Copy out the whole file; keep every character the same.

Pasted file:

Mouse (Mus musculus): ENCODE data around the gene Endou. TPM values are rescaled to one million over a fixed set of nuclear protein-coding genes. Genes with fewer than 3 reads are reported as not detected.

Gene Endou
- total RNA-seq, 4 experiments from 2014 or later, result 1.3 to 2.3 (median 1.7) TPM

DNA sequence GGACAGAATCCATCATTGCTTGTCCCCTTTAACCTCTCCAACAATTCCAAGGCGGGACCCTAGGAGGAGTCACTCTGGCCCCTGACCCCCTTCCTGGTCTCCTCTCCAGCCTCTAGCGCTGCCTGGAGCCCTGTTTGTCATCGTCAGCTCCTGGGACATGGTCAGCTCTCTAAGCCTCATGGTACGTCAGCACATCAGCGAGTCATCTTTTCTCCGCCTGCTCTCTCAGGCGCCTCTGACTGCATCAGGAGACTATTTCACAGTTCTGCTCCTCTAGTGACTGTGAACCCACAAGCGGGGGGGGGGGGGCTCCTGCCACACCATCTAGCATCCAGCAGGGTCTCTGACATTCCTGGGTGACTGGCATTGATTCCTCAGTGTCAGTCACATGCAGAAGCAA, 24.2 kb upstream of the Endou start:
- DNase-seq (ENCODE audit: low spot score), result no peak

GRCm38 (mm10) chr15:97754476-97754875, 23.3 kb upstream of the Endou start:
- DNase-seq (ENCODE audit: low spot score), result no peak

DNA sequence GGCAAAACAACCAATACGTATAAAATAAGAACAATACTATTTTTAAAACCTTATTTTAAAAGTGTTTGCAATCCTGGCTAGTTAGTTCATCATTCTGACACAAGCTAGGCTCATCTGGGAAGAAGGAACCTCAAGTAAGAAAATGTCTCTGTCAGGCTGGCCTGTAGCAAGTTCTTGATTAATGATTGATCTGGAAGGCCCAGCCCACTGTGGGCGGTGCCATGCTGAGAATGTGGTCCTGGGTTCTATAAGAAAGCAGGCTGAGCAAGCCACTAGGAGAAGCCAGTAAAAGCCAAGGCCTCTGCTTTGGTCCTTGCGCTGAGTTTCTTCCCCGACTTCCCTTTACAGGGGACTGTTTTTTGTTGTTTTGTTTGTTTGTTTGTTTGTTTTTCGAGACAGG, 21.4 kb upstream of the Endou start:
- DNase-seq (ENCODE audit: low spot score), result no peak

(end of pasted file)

Mouse (Mus musculus): ENCODE data around the gene Endou. TPM values are rescaled to one million over a fixed set of nuclear protein-coding genes. Genes with fewer than 3 reads are reported as not detected.

Gene Endou
- total RNA-seq, 4 experiments from 2014 or later, result 1.3 to 2.3 (median 1.7) TPM

DNA sequence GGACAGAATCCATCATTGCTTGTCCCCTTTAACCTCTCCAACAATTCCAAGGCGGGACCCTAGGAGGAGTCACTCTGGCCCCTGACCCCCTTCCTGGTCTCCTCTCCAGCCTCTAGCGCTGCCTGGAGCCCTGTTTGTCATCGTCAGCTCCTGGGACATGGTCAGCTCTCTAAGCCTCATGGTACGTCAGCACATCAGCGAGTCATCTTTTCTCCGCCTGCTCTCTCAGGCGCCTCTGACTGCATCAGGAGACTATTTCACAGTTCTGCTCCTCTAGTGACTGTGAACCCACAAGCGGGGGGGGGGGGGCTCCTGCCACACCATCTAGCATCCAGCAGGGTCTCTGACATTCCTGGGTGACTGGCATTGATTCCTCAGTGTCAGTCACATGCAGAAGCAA, 24.2 kb upstream of the Endou start:
- DNase-seq (ENCODE audit: low spot score), result no peak

GRCm38 (mm10) chr15:97754476-97754875, 23.3 kb upstream of the Endou start:
- DNase-seq (ENCODE audit: low spot score), result no peak

DNA sequence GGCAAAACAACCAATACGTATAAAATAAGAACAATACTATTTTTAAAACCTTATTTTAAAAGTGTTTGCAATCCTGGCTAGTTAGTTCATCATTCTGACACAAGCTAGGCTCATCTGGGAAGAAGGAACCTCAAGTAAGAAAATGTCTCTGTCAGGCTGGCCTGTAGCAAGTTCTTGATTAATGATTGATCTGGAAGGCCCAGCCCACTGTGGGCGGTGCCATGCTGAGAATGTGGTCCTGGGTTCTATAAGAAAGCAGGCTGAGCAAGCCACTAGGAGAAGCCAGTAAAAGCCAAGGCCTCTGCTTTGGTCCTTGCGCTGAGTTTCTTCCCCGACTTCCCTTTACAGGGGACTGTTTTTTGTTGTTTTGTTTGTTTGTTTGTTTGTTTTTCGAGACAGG, 21.4 kb upstream of the Endou start:
- DNase-seq (ENCODE audit: low spot score), result no peak